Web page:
Now let’s say you happen to have a management tool available (could be as simple as pssh with preshared SSH keys, or as big and encompassing as Server Automation). And let’s say you have a local mirror of RHN – so you can decide just what, exactly, of any given channel you want to apply in your updates.

Now that you have a central point from which you can launch tasks to all of the Red Hat servers that need to be updated, and a managed source from which each will source their updates, you can have a single engineer launch updates to dozens, scores, even hundreds of servers simultaneously – bringing them all up-to-date in one swell foop. What had taken a single engineer 8 hours is still 8 – but it’s 8 in parallel: in other words, the “same” 8 hours is now touching scores of machines instead of 1 at a time. The single engineer’s efficiency has been boosted by a factor of, say, 40 (let’s stay conservative – I’ve seen this number as high as 1000 or more).

Instead of it taking 8000 engineer-hours to update all 1000 servers, it’s now only 200. Your 4 engineer patching team can now complete their update cycle in well under 2 weeks. What had taken a full year, is now being measured in days or weeks.

The “return on investment” at the abstraction level of the engineer is they have each been “given back” 1900 hours a year to work on other things (which helps make them promotable). The team’s manager sees an ROI of >90% of his team’s time is available for new/different tasks (like patching a new OS). The CIO sees an ROI of 7800 FTE hours no longer being expended – which means the business’ need for expansion, with an associated doubling of server estate, is now feasible without having to double his patching staff.

Every abstraction is like that – there is a different ROI for a taxi driver on his car “just working” than there is for a hot rodder who’s truly getting under the hood. But it’s still an ROI – one is getting his return by being able to ferry passengers for pay, and the other by souping-up his ride to be just that little (or lot) bit better. The ROI of a 1% fuel economy improvement by the fuel injector system being made incrementally smarter in conjunction with a lighter engine block might only be measured in cents per hour driving – but for FedEx, that will be millions of dollars a year in either unburned fuel, or additional deliveries (both of which are good for their bottom line).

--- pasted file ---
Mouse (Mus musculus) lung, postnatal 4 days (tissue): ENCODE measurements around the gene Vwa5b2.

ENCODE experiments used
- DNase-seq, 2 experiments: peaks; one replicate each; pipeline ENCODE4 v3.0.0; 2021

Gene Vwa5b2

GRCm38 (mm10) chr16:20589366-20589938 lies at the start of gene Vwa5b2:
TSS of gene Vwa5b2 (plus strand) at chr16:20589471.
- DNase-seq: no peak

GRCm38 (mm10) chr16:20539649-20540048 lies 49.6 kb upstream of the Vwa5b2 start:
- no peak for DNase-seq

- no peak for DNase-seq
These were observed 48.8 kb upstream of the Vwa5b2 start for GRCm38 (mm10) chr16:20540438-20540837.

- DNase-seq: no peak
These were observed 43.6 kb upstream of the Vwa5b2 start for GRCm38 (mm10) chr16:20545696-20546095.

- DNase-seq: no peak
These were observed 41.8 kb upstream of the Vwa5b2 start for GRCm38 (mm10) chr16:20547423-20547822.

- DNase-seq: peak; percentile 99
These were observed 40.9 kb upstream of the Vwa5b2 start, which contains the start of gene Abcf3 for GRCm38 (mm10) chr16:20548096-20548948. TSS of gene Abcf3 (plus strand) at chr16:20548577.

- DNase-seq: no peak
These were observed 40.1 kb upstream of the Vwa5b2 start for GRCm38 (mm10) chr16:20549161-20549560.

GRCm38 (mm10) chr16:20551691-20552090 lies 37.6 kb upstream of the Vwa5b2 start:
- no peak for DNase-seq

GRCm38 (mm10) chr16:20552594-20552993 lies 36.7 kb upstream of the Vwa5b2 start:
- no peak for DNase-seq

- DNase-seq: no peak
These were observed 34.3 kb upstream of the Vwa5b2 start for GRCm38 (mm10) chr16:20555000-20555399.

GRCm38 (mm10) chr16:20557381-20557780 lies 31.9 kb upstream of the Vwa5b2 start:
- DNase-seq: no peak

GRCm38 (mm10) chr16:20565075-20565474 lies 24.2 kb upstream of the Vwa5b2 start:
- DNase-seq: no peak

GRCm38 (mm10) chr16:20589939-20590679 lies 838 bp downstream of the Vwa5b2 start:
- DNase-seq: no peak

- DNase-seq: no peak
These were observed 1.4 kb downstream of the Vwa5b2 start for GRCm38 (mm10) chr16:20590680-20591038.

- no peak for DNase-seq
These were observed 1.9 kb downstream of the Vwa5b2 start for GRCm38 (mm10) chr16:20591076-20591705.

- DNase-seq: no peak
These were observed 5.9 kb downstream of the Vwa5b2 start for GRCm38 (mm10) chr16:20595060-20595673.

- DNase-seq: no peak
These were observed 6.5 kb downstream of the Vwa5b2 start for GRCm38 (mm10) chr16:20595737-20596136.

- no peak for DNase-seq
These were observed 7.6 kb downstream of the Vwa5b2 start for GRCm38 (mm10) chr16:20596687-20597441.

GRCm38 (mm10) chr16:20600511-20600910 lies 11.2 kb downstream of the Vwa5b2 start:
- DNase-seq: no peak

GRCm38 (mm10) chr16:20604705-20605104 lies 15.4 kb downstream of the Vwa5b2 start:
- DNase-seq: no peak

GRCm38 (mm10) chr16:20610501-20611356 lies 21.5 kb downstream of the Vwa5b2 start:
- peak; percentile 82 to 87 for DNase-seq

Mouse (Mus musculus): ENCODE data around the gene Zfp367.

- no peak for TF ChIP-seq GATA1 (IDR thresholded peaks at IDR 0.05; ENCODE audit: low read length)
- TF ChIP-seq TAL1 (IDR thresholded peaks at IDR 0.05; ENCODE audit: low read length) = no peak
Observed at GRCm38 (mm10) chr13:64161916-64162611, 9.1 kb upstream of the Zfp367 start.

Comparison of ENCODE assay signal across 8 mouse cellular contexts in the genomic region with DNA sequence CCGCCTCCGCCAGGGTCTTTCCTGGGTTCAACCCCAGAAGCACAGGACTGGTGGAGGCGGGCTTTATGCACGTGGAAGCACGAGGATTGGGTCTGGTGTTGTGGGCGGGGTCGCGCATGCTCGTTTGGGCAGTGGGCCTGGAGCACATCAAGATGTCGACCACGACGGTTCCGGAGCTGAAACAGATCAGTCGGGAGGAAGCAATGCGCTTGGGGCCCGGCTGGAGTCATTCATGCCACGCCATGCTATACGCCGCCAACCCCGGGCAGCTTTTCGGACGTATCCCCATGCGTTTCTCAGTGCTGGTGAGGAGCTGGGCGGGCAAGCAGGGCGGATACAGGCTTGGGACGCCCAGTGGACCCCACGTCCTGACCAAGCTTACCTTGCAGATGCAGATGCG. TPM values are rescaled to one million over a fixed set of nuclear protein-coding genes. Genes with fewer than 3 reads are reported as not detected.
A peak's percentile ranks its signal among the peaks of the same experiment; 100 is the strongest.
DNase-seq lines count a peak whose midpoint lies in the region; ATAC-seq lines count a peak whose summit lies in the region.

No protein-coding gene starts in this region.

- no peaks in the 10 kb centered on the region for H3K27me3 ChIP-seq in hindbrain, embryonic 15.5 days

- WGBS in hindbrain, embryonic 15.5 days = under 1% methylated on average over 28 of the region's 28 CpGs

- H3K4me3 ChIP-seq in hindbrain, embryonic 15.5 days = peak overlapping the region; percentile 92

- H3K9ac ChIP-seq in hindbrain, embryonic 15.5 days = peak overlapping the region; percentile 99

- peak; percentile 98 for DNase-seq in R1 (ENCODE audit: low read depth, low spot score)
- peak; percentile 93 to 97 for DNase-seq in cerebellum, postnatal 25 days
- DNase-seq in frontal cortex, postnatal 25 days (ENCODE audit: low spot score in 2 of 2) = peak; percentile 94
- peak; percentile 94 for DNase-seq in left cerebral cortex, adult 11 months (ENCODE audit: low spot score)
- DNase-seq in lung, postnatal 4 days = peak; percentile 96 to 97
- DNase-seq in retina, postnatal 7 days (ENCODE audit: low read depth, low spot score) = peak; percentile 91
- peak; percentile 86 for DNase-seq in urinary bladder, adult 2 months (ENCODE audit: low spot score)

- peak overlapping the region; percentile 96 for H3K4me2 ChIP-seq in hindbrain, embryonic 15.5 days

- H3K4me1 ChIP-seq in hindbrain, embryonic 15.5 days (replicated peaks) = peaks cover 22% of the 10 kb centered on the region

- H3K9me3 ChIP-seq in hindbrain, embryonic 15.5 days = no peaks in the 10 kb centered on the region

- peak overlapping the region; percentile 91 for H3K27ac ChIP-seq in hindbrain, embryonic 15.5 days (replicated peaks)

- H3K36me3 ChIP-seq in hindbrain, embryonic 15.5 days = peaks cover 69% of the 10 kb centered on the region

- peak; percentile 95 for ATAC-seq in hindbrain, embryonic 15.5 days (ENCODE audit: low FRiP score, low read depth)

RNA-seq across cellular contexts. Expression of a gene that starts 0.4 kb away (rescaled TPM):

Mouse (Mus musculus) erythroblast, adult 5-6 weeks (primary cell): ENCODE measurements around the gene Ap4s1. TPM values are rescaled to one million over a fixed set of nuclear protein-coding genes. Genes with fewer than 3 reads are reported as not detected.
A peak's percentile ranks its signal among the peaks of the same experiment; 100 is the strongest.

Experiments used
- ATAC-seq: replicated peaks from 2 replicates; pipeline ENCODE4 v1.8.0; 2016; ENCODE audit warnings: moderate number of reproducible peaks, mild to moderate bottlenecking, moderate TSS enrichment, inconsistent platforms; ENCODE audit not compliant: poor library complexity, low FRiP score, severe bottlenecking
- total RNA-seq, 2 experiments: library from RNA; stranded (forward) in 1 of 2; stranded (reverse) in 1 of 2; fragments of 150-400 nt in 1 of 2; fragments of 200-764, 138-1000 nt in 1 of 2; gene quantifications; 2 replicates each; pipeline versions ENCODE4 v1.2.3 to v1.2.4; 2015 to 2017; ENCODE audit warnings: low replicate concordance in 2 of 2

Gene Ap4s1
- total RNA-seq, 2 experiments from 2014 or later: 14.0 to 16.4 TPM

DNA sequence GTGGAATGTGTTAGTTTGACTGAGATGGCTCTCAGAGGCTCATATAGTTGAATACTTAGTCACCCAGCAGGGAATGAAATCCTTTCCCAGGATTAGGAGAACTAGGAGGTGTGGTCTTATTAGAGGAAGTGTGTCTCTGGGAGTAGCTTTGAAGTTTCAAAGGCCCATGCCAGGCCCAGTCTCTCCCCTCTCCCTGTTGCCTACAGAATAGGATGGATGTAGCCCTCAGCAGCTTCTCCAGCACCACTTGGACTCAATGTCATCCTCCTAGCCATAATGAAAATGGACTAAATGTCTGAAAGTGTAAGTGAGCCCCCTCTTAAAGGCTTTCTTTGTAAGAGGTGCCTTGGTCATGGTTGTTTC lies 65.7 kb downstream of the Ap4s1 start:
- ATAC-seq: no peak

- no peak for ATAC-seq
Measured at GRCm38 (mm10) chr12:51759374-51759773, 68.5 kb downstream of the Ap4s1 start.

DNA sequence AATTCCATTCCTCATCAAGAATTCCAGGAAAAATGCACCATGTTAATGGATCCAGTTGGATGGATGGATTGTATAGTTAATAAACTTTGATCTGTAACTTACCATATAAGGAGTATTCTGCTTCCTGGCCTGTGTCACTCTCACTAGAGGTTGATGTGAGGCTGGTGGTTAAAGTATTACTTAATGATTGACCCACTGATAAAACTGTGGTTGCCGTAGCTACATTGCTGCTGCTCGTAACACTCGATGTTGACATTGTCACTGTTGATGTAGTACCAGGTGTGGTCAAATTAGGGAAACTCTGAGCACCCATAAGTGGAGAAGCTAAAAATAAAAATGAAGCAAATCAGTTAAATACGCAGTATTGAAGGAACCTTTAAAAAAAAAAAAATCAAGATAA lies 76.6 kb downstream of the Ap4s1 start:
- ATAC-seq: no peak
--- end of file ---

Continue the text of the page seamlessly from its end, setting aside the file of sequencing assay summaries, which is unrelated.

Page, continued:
Or consider the abstraction of talking about financial statements (be they for companies or governments) – they [almost] never list revenues and expenditures down to the penny. Not because they’re being lazy, but because the scale of values being reported do not lend themselves well to such mundane thinking. When a company like Apple has $178 billion in cash on hand, no one is going to care if it’s really $178,000,102,034.17 or $177,982,117,730.49. At that scale, $178 billion is a close-enough approximation to reality. And that’s what an abstraction is – it is an approximation to the reality being expressed down one level. It’s good enough to say that you start your car by turning the key – if you’re not an automotive engineer or mechanic. It’s good enough to approximate the US Federal Budget at $3.9 trillion or maybe $3900 billion (whether it should be that high is a totally different topic). But it’s not a good approximation to say $3,895,736,835,150.91 – it may be precise, but it’s not helpful.

I guess that means the answer to the question I titled this post with is, “the level of abstraction appropriate is directly related to your ‘function’ in relation to the system at hand.” The abstraction needs to be helpful – the minute it is no longer helpful (by being either too approximate, or too precise), it needs to be refined and focused for the audience receiving it.


*see what I did there?

owncloud vs pydio – more diy cloud storage

Last week I wrote a how-to on using Pydio as a front-end to a MooseFS distributed data storage cluster.

The big complaint I had while writing that was that I wanted to use ownCloud, but it doesn’t Just Work™ on CentOS 6*.

After finishing the tutorial, I decided to do some more digging – because ownCloud looks cool. And because it bugged me that it didn’t work on CentOS 6.

What I found is that ownCloud 8 doesn’t work on CentOS 6 (at least not easily).

The simple install guide and process really is about version 8, and the last one that can be speedy-installed is 7. And as everyone knows, major version releases often make major changes in how they work. This appears to be very much the case with ownCloud going from 7 to 8.

In fact, the two pages needed for installing ownCloud are so easy to follow, I see no reason to copy them here. It’s literally three shell commands followed by a web wizard. It’s almost too easy.

You need to have MySQL/MariaDB installed and ready to accept connections (or use SQLite) – make a database, user, and give the user perms on the db. And you need Apache installed and running (along with PHP – but yum will manage that for you).

If you’re going to use MooseFS (or any other similar tool) for your storage backend to ownCloud, be sure, too, to bind mount your MFS mount point back to the ownCloud data directory (by default it’s /var/www/html/owncloud/data). Note: you could start by using local storage for ownCloud, and only migrate to a distributed setup later.

Pros of Pydio

  • very little futzing needed to make it work with CentOS 6
  • very clean user management
  • very clean webui